We left off last issue with Rogue / Ace and Wolverine rescuing Phillip Moreau from the Mutant Train with promises to “…bring this flamin’ country down” while their teammates finally arrived in Genosha on their rescue mission. In addition, we also bore witness to something inexplicable happening during Madelyne Pryor’s psi-scan that left the room looking like a slaughterhouse with the (supposedly) baseline human Maddie strapped to a operating table in the center of the massacre. The final chapter of the Genoshan saga begins now…
Writer: Chris Claremont
Penciler: Marc Silvestri
Inker: Dan Green
Colorist: Glynis Oliver
Letter: Tom Orzechowski
Editor: Bob Harras
This issue dumps us straight into the Madelyne situation as we observe what the caption boxes (one of which is identified as The Genegineer) describe as a psychic transcript of what happened during the psi-scan. This child version of Maddie is picking flowers and, as pointed out by the non-Genegineer caption, is signing as song called “Gone to America” by Steeleye Span. Now given that I was all of nine / ten years old when I initially read this story, I just assumed that this was a song & group concocted simply for the story.
Only now, as I reread this for the hundredth-plus time, have I been prompted to explore the song title and group name via Google. Turns out both song and band are legitimate. Lyrically, it brings to mind some thoughts of Cyclops and how Maddie may reflect on their marriage / separation while the make-up of the group apparently included a female singer named Maddy Prior. The Maddy Prior child that appeared briefly in Avengers Annual #10 was apparently also a nod to the singer by the way.
As for the scan itself, the telepath’s psionic image is processed into that of the Genegineer’s by Maddie while the very brief events of the scan contain several layers of information. In the above page, the image in the very first panel is very reminiscent of the Phoenix firebird imagery to the point that the “magistrates” even refer to it as a bird of fire. The psychic representation of Genosha is leveled with a mushroom cloud, signifier of a nuclear bomb with Maddie herself being the nuke here, and the Genegineer is left to survive adorned in a garb readers would recognize as that of Mr. Sinister. (My memory is not totally clear, but at this point I don’t believe I had been introduced to the character of Sinister via the San Fran story arc in #221 that marked his debut.)
In addition to seeing the Genegineer in Sinister’s garb we also see Madelyne, now an adult, in the “clothing” from her dream sequence with S’ym. She also recites dialogue that is resonating with me for a reason I can’t quite place yet, the “strike a match…ignite an inferno” is either something that Claremont had already used, or is something that is going to be recycled in the very near future in this book. The “inferno” reference, as well as Maddie’s costume, is also an allusion to the upcoming Inferno crossover that Marvel had been advertising using this ad as well others featuring Sinister / S’ym / N’astirh, Illyana / Magik / Darkchilde, Maddie / Jean Grey / Cyclops:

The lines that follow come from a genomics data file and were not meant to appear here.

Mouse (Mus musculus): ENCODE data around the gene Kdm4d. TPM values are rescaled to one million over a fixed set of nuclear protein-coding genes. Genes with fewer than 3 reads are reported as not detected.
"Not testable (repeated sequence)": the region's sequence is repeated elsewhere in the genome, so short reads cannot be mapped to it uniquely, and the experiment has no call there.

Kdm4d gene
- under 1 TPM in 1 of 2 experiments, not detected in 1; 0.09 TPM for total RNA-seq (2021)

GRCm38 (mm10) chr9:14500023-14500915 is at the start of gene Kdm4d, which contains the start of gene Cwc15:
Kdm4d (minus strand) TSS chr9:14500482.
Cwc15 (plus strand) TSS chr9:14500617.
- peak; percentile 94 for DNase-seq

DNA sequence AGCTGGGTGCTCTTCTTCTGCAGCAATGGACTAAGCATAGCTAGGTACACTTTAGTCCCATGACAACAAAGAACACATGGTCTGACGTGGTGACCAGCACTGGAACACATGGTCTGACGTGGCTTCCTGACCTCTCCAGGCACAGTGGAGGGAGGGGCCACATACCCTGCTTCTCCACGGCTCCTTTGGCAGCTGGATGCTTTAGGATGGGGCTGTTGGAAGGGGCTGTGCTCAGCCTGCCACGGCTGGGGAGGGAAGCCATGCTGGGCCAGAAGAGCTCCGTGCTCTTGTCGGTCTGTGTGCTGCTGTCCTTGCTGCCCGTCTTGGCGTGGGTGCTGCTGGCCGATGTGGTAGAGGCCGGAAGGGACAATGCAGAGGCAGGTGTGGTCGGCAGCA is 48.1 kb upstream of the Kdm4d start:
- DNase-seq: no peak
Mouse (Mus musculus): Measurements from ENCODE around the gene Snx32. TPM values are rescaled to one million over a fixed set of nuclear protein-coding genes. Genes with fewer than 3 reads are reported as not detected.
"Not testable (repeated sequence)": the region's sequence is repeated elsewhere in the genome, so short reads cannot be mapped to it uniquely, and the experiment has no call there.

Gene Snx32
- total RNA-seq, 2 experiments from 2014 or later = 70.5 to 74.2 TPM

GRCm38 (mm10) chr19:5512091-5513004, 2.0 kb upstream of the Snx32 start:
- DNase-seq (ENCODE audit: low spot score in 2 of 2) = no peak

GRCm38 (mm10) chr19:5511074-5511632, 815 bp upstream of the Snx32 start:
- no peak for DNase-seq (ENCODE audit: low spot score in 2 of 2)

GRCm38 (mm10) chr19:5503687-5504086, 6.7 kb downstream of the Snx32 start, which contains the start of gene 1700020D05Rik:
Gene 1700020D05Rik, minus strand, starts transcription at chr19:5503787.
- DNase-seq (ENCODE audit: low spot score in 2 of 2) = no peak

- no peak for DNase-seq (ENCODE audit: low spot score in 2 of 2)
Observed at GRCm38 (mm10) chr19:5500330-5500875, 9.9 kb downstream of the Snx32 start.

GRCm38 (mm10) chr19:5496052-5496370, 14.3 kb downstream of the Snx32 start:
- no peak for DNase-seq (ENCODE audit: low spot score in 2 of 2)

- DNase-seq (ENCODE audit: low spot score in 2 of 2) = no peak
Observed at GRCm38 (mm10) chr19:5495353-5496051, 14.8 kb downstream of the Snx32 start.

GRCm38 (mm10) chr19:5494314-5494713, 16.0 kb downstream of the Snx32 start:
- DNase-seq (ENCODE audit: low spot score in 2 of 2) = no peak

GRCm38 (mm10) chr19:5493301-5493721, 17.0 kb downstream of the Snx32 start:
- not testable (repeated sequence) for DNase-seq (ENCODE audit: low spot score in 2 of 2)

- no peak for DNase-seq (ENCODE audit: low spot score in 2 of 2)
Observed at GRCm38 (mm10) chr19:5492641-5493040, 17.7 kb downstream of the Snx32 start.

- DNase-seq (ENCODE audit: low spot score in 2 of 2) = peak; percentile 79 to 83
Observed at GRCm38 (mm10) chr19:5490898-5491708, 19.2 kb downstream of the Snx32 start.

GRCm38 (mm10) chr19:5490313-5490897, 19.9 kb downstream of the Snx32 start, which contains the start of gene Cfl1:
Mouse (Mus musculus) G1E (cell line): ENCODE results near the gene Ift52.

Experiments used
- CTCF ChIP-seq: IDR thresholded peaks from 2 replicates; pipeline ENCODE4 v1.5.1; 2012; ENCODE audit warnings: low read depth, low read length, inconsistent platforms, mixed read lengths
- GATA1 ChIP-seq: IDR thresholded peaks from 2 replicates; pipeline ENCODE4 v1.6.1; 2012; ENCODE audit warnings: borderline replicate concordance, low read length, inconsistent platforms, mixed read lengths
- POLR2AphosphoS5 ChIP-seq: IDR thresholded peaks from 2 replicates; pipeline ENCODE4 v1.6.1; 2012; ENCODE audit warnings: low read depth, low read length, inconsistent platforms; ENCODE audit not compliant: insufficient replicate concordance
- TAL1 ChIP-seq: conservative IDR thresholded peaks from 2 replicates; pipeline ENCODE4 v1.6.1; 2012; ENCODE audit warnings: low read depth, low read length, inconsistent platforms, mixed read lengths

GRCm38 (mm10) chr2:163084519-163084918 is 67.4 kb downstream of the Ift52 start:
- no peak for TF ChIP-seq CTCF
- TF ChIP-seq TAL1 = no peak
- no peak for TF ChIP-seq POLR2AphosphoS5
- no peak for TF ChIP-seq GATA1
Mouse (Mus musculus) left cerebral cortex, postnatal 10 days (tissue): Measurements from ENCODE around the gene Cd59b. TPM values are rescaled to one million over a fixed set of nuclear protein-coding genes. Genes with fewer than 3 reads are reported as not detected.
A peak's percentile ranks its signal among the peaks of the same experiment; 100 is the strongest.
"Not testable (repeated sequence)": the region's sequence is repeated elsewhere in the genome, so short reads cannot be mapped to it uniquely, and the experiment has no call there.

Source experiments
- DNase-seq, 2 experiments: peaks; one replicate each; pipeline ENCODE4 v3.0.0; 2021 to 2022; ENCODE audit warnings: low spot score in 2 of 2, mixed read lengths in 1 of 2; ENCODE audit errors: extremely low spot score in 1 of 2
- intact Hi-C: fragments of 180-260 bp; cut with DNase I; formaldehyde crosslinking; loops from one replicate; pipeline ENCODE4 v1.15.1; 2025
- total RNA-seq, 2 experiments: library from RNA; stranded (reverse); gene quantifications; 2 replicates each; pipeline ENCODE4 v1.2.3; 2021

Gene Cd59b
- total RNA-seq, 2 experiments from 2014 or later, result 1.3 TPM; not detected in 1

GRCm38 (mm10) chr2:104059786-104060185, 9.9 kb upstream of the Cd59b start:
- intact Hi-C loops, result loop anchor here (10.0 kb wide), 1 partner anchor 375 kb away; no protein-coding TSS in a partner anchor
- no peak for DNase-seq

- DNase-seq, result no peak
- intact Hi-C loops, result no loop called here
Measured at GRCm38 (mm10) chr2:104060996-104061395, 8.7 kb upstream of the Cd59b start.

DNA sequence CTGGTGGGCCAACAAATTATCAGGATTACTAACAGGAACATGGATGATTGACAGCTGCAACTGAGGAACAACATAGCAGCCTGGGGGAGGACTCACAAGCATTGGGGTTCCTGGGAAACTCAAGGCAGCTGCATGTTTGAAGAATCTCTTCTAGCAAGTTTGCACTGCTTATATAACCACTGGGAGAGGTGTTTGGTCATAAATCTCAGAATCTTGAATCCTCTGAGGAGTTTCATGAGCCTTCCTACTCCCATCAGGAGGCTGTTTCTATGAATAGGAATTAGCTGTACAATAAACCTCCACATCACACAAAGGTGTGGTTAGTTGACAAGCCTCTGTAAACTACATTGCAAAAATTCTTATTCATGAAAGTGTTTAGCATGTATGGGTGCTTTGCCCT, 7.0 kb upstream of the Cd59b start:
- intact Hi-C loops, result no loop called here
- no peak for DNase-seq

With that event just around the corner, I’ll reserve any talk of it for those upcoming entries into the series but suffice to say, you can see the groundwork of Maddie’s side of the story being laid out since the beginning of the Outback saga. The mystery surrounding her continues to grow as we now see the collected Genoshan contingent viewing the transcript including the Genegineer, Wipeout, Chief Anderson, and others. We learn that the entire sequence of events played out in thirteen seconds inside Maddie’s head, Wipeout continues to insist he cannot remove powers that do not exist, and that a reincarcerated Maddie has zero recollection of the events.
The debate between Maddie, or #9818 as her skinsuit shows, and the Genegineer demonstrates how deeply entrenched Dr. Moreau is his beliefs that the Mutate slave state is right and proper. He firmly believes that the mutates are well cared for and want for nothing, that if the world discovered Genosha’s secret they would judge harshly while simultaneously trying to steal those state secrets, and that the problem is that people just don’t understand. Even if there is doubt in Moreau’s heart about Genosha’s ways, it would completely unravel his identity to question them too deeply as Chief Magistrate Anderson illustrates when she says to him “We do not question the course of our lives…” For her part, Maddie reinforces the Nazi Germany / Genosha parallels when she greets Anderson with a “Sieg Heil”.